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Dr. Donald E. Stevenson obtained degrees in animal physiology and Veterinary Science from Liverpool University and his M.A., Ph.D at Cambridge University. He then joined the faculty of the Cambridge University School of Veterinary Medicine as a veterinary clinical pathologist. In 1960 he was recruited by Shell Research Ltd as Division Head in a new Toxicology Laboratory under construction at Sittingbourne, Kent, U.K. He was appointed Director of the Lab in 1972. Six years later he came to Shell Oil Co. on an assignment to establish a toxicology laboratory in Houston, Texas. Both laboratories are now closed because the major internal customers, the agrichemical businesses, were sold to other corporations. Don remained Director of Toxicology in Shell Oil Co. until his retirement in 1994. He was chairperson of the Scientific Committee of the American Industrial Health Council from 1986 to 1990. He is now an independent consultant with the Dermigen Consulting Group in Smithville, Texas.

As a physiologist, veterinarian and toxicologist, Don has been concerned with the responses of the whole animal. He is one of the founders of the Laboratory Animal Science Association and the British Laboratory Animal Veterinary Association. He has been particularly interested in the species differences in liver tumor responses to organochlorines and drugs and the comparative use of epidemiological information in health risk assessment. There are two broad topics which may be of interest to Belle members:

1. Recent collaborative studies with Jim Klaunig at the Indiana University Medical School have emphasized the importance of oxidative stress as a species specific mechanism of promotion in liver. This stress may be mediated through the P450 system, the induction of which is often one of the most sensitive indicators of exposure. Induction is accompanied by changes in several antioxidant systems. In guinea-pigs induction is ascorbic acid dependent and in those species which synthesize ascorbic acid, enzyme induction is associated with a large increase in it's synthesis and also urinary excretion. Glucaric acid synthesis (via the same enzyme system as ascorbic acid) is also increased and the urinary excretion rate has been used as a measure of enzyme induction in humans. Since both ascorbic and glucaric acids have protective properties for cancer and other endpoints, it may be that their increased production at low exposures is associated with a broader impact on health endpoints. The mouse liver tumor response is the sensitive to body weight, caloric restriction and diet composition, all of which may be far more important than low level environmental exposures in determining health outcomes in both animals and humans.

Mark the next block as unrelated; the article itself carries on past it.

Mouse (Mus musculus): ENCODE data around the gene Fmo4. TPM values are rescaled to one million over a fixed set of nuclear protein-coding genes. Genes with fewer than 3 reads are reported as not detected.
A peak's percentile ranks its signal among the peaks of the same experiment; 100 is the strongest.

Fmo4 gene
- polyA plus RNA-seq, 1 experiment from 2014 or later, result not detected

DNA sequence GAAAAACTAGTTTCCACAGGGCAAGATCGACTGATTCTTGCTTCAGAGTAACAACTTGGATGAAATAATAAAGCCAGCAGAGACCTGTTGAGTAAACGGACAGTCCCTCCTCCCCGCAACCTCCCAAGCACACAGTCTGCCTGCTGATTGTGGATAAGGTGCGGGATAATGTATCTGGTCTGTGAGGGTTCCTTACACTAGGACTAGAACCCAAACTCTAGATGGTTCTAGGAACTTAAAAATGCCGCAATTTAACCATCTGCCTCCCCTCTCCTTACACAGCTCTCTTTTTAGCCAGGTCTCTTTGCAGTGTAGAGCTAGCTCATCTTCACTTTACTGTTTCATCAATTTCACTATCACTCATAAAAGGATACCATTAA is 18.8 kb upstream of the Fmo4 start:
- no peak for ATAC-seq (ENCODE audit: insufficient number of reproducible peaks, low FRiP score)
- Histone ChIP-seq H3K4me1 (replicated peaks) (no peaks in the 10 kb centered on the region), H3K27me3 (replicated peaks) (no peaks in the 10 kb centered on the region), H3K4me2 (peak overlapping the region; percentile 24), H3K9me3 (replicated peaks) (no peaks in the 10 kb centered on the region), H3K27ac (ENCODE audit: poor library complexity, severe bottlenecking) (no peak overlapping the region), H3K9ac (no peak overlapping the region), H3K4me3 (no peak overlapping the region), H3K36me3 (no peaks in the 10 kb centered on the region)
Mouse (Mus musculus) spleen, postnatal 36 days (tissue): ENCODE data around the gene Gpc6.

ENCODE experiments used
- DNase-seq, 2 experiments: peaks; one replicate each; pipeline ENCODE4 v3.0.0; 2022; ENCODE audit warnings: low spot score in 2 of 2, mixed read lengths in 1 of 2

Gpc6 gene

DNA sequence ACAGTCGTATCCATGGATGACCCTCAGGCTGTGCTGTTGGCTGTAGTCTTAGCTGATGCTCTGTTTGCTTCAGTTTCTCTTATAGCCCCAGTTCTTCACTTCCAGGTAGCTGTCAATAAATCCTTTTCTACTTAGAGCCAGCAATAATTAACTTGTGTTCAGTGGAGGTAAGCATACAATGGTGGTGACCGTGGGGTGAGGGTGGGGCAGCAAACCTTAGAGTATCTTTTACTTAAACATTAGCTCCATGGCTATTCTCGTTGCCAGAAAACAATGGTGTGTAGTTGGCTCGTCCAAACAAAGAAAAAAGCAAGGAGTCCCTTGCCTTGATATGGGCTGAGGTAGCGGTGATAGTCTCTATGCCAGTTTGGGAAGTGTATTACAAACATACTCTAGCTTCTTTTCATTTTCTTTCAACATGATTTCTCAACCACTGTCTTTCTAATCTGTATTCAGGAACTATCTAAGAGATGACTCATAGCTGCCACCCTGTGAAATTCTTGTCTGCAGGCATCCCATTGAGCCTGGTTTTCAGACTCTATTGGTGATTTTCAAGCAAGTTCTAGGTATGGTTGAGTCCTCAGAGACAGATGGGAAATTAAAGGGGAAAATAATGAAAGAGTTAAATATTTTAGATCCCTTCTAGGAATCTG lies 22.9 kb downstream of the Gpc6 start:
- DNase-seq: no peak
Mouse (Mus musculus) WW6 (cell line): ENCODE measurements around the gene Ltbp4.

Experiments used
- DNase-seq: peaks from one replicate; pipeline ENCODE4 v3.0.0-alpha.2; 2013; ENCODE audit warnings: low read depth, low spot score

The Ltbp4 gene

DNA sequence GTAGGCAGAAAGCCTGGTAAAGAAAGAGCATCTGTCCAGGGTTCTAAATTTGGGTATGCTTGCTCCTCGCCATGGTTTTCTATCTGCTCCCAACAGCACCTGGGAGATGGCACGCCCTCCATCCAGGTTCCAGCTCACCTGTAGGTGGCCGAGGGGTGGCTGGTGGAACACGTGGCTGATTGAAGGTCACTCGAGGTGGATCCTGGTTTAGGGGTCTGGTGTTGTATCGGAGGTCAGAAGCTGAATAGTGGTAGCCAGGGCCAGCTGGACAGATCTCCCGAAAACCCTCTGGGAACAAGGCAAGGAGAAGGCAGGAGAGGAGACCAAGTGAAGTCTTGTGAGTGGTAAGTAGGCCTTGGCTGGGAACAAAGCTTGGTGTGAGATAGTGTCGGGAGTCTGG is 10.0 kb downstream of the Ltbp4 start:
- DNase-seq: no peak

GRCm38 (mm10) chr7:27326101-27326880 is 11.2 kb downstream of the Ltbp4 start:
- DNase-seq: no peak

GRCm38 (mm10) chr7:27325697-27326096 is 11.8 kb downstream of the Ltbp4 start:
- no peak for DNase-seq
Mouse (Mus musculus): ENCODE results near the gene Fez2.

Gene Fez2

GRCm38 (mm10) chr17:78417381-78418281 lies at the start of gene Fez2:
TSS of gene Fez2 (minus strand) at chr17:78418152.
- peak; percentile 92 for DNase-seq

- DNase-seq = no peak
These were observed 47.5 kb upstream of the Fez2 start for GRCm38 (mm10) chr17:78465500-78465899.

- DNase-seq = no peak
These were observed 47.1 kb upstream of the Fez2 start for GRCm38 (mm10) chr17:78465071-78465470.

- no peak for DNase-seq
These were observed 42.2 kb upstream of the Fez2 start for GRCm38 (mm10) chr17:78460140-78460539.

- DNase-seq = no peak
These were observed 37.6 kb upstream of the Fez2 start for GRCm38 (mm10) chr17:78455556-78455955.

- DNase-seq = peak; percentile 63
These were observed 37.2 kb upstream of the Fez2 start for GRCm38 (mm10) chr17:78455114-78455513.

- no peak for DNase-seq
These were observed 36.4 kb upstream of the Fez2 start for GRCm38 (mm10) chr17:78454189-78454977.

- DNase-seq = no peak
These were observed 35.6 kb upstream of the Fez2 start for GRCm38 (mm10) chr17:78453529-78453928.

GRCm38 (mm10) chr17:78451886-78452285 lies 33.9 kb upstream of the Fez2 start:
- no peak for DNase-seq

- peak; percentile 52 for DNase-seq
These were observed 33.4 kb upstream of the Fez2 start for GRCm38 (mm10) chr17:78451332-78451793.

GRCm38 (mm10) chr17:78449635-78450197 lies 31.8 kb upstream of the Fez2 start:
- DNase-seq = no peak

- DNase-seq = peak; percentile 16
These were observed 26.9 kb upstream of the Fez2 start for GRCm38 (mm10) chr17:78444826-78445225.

2. In collaboration with R. L. Sielken, Jr. it was realized that toxicologists and epidemiologists use entirely different mathematical models and the use of identical models on both kinds of data is now being investigated. A further problem is that the animal carcinogen dose response has been dominated by the regulatory assumption of linearity which has resulted in an ossification of comprehension of the properties of animal systems. Several evolving approaches have been explored. [a] Agencies do not adjust for species differences in background tumor rates even though this parameter is explicit in the linearized model. Background tumor rates are a key feature in developing prevention strategies [b] An analysis of the two-stage model for a restricted number of cell cycles has shown that the probability of a mutation is highly dependent on the background mutation rate and cell death rates. [c] the modeling of dose responses with epidemiological data involving individual exposure metrics. [d] the use of Gompertzian models for demonstrating dose response relationships and the presence of hormesis. The use of a residual to measure short-term deviations from model predictions. [e] the concept of an 'invaders - defenders' model in wich good health is regarded as a balance between protective and damaging factors, so that ill-health can reflect the loss of defense systems as much as an increase in exogenous exposures.

Recent publications:

1. The potential role of oxidative stress in nongenotoxic carcinogenesis in the mouse liver (Bachowski etal); Species Specificity of dieldrin- and phenobarbital-induced hepatocarcinogenesis (Stevenson et al) in: Growth Factors and Tumor Promotion - Implications for Risk Assessment. Eds R.M. McClain, T.J. Slaga, R.LeBoeuf and H Pitot. Wiley-Liss, 1995

2. Challenges to Default Assumptions Stimulate Comprehensive Realism as a New Tier in Quantitative Cancer Risk Assessment. R.L. Sielken,Jr. R.S. Bretzlaff and D.E. Stevenson. Reg. Tox. And Pharmacol. 21,270 280, 1995

3. Dose-Response Characterization of Life, Death and Hormesis. D.E. Stevenson, R.S. Bretzlaff, R.L.Sielken, Jr. and R.L. MacDonald. Comments Toxicology, 5,151-180, 1994





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